My most commonly asked question: "So, how did you get into this business?" . . . PART 1

When people learn that I'm the owner of a stationery and invitation shop, the most common question I'm asked is: "So, how did you get into that business?" I thought it would be fun to share a bit more about my background, motivations and expectations for Paper Trails. Let me warn you in advance - this is a LONG STORY! (Skip to the end of this blog if you're only interested in recent Paper Trails history.)

I worked my way through college as a part-time marketing assistant for a temporary staffing company. Working for a regional director who managed 15+ branch offices in Cleveland, Akron, Canton and Medina, I gained a ton of experience through a variety of sales and marketing initiatives. I created sales presentations, drafted introductory letters, helped write contract proposals, created employee newsletters, managed direct marketing programs and learned the ropes of corporate America. When I graduated from college, I had a little more than two years experience, which helped launch me into my next position within the company: outside sales.

At the time, it was a promotion - with more money, more responsibility and a very defined annual sales quota. Filled with optimism, I wandered out into the world of cold calling and telesales, thinking that my passion for temporary administrative staffing would propel the Cleveland branch into a new level of revenue and growth. Unfortunately, the year was 2002, and the reality was that the temporary staffing market had come to a screeching halt. After seven months of going door to door, leaving voice mail after voice mail, passing out my business card and many failed networking events, I made the decision that staffing sales wasn't for me. (What's that about failed salespeople becoming marketing people?? Only kidding!) So, I stepped out of the sales position and into a regional marketing role for the same company. It was a welcome change that brought me exposure to different company divisions, and opportunities to create more visible marketing initiatives.  While I loved the work, advancement was limited without relocation.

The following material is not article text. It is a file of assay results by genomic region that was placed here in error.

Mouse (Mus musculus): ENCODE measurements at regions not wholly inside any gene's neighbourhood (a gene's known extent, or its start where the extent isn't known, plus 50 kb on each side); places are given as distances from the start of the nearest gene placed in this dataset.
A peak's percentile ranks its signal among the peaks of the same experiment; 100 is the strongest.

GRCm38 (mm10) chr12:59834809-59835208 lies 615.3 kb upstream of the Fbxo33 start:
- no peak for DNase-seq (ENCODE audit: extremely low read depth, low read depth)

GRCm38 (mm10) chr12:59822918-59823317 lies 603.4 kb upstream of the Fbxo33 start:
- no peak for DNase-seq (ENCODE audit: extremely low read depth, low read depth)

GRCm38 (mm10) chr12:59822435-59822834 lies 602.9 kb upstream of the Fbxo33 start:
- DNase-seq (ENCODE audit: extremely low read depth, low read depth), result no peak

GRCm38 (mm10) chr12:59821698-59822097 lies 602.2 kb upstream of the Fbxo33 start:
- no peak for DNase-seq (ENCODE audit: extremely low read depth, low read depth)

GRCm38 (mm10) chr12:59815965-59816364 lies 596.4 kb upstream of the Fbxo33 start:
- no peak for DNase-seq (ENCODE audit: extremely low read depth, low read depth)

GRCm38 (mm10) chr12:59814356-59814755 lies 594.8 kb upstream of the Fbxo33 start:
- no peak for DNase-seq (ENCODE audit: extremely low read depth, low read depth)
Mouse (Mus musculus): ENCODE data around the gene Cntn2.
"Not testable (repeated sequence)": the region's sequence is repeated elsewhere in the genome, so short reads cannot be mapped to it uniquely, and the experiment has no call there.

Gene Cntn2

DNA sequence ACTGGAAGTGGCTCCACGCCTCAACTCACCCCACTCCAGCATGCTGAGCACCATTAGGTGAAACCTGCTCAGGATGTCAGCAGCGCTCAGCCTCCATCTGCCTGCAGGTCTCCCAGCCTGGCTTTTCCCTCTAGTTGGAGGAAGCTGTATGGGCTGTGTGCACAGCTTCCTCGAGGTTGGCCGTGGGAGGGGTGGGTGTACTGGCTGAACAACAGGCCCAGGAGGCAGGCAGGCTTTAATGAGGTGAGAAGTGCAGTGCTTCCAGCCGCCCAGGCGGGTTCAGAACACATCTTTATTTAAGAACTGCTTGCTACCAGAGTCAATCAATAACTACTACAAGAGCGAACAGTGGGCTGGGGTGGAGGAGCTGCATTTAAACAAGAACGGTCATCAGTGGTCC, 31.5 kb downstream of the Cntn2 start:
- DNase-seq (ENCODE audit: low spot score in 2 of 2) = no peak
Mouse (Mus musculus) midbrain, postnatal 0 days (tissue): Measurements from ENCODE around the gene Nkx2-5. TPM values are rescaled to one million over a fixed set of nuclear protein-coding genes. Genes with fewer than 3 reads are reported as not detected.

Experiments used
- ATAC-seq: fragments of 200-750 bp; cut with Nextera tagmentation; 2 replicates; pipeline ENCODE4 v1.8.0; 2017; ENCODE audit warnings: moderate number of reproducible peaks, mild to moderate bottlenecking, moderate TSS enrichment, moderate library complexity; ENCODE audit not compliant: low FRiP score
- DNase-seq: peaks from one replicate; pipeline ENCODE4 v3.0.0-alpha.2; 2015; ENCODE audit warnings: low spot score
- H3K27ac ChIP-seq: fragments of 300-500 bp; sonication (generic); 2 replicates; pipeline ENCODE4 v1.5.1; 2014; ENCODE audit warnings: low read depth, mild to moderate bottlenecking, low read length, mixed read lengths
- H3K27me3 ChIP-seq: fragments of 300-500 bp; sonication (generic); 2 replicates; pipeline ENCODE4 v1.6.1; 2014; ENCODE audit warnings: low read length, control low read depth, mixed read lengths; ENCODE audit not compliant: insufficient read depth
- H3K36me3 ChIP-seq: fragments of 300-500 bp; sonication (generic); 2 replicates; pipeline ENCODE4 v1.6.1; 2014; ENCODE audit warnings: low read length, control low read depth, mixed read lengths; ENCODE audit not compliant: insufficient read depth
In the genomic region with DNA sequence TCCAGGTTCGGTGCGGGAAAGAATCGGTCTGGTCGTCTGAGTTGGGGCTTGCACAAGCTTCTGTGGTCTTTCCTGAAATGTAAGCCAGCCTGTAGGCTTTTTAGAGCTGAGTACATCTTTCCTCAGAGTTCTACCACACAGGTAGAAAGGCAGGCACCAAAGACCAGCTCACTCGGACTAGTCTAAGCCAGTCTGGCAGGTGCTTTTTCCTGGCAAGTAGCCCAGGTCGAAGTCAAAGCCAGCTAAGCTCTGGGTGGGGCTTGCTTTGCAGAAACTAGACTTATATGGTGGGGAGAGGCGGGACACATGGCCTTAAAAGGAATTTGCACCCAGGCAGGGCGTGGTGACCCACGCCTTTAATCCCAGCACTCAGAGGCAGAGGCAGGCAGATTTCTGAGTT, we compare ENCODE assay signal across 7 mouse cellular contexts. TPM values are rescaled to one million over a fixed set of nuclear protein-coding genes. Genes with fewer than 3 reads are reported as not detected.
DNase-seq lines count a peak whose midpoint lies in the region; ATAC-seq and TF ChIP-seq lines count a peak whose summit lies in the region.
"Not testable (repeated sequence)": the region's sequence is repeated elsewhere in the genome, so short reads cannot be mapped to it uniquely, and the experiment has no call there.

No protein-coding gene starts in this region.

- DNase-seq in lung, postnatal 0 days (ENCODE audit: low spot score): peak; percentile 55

I started looking for something new, found and accepted a position with a marketing analytics / consumer data company in Westlake. At the time, I was commuting daily to Westlake from Sagamore Hills. Despite the lower taxes and cost of living, after one winter that involved a three-hour drive home, I sold my condo and moved to Rocky River. My new job in Westlake sticks in my memory as one of the most fun and fulfilling in my career. I worked with people who were super intelligent, had several great mentors who freely shared their knowledge and experience. One of the most exciting projects I worked on was the creation of a sales process (turning prospects into clients), which was the foundation for building a sales database that housed all client information and drive weekly reports to prioritize the sales funnel.

My last foray into the corporate world came when the perfect job landed in my lap - or, across my computer screen as I surfed one evening. The company was in Lakewood, looking for someone to create the strategy for and help implement a new sales database - something that I had thoroughly enjoyed at my current employer. This company was larger, about three times the revenue, and part of billion dollar parent corporation. The stars aligned and I accepted the new role. Sales and marketing for a manufacturing company was something new - with a tangible product instead of consultative, service-based offerings. I loved the work, as well as the challenges that came with working in a very traditional culture that was trying to adapt to new technologies and ways of doing business.

Enter my big idea for Paper Trails. I was watching Oprah one evening (I always DVR the new episodes) and she was interviewing people about their "big ideas" - how they got started, what motivated them, how her viewers could apply the same concepts in their own lives. I can tell you, that after watching that show, something snapped in my brain. I knew that I was destined for something more than what big corporations had to offer, but I was clueless on where to begin and what to do. I started thinking - a lot. I thought about what my strengths and weaknesses were, what I loved doing, what I hated doing, the best parts of my career, the worst parts of my career. I focused only on the good and wrapped my energy around researching markets that would play to my strengths. I spent my nights looking online and gathering ideas, pulling concepts together and formulating thoughts. After about three months of research, I had the idea to create a store like Paper Trails.

To be continued...